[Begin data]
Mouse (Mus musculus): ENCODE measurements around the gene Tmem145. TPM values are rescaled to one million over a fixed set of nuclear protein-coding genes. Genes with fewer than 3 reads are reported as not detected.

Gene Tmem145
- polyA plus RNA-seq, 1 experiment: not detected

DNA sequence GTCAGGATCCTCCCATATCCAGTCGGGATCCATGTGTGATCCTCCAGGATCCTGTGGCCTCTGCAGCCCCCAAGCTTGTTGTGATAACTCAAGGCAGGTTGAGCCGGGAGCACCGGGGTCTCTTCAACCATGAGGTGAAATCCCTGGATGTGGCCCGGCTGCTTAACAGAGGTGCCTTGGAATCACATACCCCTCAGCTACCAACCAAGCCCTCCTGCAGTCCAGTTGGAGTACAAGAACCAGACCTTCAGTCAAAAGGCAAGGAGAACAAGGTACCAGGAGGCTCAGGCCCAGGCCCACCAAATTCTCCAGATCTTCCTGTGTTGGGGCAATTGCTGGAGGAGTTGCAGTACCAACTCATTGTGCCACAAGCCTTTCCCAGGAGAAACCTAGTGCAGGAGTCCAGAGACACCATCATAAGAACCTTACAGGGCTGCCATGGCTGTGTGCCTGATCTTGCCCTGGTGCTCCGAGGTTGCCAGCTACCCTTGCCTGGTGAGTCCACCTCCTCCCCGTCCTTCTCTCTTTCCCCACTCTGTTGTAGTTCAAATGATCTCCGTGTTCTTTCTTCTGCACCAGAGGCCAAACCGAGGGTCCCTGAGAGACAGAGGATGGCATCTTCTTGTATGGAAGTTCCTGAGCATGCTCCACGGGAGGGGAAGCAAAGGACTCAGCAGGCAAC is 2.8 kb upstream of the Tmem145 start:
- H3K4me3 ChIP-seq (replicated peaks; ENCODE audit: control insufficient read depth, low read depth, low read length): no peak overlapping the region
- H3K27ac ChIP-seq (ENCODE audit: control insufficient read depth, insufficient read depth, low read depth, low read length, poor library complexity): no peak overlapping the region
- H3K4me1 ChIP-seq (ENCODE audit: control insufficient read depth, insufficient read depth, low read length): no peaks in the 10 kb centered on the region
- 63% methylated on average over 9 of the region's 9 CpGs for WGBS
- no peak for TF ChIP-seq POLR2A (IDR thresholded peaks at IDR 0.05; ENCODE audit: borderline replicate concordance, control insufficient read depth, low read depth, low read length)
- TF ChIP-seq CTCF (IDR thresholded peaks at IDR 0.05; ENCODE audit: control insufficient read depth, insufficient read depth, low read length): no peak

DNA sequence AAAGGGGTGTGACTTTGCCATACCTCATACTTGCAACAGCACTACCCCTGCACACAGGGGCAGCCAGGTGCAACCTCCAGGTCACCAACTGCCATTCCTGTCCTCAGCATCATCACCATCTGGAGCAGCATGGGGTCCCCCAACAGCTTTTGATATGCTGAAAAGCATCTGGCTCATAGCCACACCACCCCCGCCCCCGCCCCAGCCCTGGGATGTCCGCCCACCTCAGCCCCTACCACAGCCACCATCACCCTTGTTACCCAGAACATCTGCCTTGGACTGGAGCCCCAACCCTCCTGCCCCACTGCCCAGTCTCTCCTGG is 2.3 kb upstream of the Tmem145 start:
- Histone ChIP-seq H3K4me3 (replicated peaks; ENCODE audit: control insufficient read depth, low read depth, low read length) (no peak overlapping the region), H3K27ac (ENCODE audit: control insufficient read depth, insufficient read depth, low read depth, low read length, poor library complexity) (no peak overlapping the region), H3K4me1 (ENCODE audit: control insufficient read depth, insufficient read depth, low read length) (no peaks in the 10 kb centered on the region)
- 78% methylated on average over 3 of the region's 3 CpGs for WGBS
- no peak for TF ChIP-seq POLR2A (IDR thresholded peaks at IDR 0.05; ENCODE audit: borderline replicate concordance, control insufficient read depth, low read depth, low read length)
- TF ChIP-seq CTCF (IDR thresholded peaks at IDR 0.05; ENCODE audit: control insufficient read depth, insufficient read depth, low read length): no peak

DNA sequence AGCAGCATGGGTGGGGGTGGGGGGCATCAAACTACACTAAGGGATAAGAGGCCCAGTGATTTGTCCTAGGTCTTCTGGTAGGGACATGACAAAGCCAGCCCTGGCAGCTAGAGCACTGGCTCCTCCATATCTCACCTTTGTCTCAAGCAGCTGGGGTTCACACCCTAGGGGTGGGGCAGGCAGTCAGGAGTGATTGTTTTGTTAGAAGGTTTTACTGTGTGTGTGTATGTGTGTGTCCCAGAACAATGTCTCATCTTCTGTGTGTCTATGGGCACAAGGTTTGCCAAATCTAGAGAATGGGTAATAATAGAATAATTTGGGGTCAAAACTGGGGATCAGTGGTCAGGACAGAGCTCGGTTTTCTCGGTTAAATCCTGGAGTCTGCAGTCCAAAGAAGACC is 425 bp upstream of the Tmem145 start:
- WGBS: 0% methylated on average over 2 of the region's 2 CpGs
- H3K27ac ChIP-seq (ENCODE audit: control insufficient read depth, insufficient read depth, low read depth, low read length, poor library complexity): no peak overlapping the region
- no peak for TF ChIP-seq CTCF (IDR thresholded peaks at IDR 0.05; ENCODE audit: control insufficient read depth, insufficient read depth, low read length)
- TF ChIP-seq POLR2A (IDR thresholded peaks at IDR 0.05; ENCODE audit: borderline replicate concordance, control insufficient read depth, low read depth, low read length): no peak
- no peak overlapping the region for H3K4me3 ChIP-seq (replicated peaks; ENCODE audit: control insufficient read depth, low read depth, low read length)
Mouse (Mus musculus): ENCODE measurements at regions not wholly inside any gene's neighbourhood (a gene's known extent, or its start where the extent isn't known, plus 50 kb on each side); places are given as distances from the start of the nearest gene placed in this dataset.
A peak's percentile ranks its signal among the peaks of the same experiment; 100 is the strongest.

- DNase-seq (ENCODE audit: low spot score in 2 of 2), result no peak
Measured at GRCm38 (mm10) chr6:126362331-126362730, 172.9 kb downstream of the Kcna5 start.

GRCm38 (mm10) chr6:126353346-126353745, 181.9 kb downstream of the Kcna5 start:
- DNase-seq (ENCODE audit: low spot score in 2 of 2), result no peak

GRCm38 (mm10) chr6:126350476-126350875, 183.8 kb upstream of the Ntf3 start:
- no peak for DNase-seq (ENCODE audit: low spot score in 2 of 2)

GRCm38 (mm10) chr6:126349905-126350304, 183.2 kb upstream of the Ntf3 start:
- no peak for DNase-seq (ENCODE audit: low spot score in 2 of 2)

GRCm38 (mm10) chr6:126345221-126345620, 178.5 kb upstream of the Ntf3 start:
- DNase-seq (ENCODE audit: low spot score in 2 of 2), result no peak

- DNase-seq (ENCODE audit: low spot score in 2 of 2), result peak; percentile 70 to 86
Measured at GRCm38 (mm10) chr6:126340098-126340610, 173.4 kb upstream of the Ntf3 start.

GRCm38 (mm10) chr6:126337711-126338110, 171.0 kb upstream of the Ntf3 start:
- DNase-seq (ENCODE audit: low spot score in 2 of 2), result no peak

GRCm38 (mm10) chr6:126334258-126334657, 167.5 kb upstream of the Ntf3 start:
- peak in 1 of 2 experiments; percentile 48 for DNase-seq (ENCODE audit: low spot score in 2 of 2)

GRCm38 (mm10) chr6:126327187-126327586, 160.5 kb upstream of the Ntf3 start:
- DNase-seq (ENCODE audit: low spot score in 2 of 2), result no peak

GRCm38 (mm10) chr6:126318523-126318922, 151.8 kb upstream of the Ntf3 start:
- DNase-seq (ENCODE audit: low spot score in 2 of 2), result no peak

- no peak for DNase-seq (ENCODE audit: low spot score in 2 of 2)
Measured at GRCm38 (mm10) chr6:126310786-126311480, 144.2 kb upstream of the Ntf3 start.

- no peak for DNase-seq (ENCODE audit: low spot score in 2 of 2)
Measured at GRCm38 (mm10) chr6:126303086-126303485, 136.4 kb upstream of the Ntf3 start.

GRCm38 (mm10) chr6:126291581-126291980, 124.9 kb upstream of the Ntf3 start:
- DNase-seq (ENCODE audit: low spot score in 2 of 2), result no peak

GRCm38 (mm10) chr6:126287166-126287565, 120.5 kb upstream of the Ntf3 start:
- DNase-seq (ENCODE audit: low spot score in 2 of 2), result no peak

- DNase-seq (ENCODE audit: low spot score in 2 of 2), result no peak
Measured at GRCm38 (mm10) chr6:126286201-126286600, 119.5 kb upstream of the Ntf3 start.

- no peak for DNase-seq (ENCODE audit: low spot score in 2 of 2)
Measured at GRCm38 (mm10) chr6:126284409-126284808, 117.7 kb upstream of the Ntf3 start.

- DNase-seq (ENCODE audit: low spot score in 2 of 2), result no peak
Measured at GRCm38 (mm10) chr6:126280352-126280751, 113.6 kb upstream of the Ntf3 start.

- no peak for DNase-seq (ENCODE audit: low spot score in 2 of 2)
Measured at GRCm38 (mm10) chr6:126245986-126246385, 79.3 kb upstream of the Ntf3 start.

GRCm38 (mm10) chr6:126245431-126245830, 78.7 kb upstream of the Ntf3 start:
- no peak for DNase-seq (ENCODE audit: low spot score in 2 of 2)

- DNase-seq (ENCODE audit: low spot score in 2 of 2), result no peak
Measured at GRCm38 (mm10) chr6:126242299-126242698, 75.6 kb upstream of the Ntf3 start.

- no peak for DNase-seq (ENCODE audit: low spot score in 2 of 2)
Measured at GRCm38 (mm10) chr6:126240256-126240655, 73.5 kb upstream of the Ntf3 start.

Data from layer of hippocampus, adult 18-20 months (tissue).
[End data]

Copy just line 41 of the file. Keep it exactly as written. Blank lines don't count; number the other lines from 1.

- DNase-seq (ENCODE audit: low spot score in 2 of 2), result no peak